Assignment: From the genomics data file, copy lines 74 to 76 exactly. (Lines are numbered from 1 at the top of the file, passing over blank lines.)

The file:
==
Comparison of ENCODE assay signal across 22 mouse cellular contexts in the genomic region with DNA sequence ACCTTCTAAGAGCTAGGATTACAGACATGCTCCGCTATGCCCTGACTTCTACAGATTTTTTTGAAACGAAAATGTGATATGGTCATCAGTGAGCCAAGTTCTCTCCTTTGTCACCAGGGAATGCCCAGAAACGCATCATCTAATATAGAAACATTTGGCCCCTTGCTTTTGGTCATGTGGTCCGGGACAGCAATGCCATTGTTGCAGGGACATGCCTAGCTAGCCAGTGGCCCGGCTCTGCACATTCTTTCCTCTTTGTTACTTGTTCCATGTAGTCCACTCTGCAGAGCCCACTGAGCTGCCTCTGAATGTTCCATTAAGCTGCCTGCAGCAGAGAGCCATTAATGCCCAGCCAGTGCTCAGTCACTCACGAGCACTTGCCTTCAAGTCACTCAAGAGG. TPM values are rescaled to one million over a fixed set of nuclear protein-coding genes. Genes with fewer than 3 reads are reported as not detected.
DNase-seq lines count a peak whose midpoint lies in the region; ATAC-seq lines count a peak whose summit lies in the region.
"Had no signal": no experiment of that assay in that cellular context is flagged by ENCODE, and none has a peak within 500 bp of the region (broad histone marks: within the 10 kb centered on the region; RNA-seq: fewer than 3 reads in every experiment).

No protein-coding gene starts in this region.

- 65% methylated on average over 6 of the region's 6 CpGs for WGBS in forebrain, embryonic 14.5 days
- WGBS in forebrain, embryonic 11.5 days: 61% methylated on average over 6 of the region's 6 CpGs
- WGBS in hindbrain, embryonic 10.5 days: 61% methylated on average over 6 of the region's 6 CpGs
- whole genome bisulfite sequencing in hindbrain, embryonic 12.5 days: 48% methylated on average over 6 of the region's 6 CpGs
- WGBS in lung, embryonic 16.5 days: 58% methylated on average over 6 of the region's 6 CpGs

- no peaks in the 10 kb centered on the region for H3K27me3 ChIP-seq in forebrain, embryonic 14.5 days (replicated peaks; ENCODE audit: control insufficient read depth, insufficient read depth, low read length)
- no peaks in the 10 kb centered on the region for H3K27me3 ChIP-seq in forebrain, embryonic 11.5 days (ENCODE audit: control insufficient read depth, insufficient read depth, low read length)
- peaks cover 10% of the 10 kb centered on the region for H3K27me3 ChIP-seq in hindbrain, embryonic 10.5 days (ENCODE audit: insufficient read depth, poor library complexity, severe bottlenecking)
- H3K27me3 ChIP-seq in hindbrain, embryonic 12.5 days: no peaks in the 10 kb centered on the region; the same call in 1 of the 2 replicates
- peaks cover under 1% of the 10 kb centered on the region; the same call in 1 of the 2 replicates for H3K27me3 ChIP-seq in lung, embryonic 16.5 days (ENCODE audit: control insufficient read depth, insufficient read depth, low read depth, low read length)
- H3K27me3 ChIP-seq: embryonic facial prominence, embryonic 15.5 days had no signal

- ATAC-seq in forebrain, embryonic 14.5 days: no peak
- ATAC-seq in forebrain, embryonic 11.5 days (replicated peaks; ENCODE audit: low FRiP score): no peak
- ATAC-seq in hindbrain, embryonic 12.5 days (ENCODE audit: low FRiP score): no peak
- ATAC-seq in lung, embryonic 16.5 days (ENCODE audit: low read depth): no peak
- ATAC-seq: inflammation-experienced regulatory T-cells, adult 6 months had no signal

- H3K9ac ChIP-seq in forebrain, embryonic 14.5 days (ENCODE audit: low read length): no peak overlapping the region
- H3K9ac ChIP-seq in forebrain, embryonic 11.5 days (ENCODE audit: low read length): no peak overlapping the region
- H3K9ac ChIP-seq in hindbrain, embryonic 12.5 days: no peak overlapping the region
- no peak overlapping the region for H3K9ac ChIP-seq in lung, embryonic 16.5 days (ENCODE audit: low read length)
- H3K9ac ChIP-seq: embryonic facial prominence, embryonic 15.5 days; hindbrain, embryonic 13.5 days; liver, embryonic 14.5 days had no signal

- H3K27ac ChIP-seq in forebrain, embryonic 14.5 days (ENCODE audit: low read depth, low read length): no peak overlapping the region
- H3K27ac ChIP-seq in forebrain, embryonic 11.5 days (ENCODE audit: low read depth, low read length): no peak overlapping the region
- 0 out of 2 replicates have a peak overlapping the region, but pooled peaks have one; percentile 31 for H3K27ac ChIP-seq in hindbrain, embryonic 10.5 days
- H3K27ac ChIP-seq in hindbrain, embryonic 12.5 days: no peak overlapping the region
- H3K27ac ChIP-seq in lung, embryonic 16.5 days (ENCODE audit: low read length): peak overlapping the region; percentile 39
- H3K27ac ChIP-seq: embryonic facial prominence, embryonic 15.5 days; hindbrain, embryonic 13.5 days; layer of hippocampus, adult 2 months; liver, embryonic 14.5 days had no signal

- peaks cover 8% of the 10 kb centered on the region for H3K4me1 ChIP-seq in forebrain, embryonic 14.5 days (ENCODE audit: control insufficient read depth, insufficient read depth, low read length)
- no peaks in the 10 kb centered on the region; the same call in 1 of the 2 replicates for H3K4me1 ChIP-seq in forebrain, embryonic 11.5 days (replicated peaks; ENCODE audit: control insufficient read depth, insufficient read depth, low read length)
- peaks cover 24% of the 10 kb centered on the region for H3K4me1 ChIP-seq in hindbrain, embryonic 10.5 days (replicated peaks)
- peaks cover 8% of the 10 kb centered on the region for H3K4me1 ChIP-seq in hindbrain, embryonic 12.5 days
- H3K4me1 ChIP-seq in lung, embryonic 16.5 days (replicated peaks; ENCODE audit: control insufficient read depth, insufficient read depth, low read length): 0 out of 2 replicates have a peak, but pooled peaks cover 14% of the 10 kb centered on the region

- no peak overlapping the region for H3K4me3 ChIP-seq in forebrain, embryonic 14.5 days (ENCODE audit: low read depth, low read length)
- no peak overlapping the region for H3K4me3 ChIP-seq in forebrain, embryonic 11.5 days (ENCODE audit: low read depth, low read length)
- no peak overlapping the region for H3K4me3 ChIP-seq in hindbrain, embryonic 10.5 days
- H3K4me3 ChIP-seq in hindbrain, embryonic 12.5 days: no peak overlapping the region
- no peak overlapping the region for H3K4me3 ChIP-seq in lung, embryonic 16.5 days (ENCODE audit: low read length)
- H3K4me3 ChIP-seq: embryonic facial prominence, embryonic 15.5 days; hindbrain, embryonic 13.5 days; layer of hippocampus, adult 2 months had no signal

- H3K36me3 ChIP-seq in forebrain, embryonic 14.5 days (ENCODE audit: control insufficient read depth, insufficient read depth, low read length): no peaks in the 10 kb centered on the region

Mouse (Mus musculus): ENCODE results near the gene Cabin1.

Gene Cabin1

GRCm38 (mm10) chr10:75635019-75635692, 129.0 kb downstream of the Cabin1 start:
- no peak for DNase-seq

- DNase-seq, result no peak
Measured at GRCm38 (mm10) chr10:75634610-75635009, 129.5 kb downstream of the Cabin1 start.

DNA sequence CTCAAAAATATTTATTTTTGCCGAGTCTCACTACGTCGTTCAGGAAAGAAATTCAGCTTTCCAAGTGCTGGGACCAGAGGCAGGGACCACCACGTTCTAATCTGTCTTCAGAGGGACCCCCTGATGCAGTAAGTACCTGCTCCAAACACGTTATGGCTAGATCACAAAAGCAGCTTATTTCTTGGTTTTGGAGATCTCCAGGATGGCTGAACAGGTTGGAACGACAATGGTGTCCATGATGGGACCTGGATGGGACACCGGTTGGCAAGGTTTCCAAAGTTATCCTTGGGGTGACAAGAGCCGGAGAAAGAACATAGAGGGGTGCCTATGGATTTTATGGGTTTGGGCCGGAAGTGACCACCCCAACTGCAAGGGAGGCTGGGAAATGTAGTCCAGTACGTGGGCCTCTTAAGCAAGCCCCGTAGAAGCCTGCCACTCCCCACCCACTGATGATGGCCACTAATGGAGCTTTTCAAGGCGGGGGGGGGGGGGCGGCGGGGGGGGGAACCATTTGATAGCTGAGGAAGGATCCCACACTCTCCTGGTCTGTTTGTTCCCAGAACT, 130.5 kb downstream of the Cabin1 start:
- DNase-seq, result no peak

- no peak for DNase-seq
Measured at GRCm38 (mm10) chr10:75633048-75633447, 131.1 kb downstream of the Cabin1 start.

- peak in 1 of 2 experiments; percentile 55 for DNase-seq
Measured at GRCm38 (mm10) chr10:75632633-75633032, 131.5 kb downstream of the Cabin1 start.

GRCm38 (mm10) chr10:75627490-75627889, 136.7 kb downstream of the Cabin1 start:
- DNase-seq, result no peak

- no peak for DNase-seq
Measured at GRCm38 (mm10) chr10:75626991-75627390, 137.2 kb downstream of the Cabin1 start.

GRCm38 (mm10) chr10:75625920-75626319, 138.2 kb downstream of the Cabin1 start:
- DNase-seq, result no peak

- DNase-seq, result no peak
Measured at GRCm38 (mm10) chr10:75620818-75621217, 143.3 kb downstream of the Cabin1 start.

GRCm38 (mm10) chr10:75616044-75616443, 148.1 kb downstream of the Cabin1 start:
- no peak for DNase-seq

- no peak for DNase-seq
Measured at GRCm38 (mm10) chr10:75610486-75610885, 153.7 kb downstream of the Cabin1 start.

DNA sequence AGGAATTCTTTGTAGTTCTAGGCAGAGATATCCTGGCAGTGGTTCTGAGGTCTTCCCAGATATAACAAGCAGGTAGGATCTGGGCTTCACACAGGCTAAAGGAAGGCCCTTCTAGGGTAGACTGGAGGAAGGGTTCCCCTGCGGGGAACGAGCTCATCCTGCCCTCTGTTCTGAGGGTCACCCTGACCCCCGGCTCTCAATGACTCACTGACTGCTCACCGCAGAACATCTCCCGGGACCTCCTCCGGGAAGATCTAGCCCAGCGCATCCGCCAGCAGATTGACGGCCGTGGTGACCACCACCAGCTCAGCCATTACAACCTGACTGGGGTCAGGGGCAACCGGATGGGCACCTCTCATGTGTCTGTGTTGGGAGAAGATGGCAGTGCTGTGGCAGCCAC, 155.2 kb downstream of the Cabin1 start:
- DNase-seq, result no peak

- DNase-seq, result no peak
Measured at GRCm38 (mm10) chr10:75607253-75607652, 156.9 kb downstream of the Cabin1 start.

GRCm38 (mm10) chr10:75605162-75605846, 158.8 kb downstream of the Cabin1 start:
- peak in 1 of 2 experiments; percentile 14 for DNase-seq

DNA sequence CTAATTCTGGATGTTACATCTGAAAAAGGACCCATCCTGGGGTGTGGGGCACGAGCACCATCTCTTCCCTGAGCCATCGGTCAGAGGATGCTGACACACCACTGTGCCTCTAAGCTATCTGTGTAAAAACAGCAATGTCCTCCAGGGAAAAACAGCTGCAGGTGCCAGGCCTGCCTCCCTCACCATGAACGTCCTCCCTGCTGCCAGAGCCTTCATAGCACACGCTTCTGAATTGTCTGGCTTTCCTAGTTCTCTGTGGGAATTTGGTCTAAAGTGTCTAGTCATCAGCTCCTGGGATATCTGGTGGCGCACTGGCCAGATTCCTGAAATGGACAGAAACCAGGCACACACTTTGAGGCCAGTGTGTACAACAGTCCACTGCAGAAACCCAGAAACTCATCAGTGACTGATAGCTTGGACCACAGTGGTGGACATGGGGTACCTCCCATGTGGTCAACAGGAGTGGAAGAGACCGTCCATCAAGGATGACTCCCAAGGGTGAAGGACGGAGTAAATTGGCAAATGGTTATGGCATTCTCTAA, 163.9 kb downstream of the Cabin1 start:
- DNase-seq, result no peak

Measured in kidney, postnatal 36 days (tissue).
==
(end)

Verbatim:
DNA sequence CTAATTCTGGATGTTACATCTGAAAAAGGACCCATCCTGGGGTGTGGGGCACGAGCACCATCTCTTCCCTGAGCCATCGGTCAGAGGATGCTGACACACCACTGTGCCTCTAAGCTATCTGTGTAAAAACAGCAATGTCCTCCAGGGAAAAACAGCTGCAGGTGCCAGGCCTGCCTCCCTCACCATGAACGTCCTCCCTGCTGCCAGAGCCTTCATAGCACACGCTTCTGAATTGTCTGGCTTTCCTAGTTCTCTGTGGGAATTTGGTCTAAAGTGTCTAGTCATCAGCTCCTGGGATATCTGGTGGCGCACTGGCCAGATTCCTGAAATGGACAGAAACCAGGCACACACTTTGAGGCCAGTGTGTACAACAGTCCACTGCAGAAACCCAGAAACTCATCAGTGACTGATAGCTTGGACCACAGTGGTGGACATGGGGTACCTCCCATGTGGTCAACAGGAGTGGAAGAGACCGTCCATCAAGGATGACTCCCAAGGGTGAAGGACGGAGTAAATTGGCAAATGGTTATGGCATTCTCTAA, 163.9 kb downstream of the Cabin1 start:
- DNase-seq, result no peak

Measured in kidney, postnatal 36 days (tissue).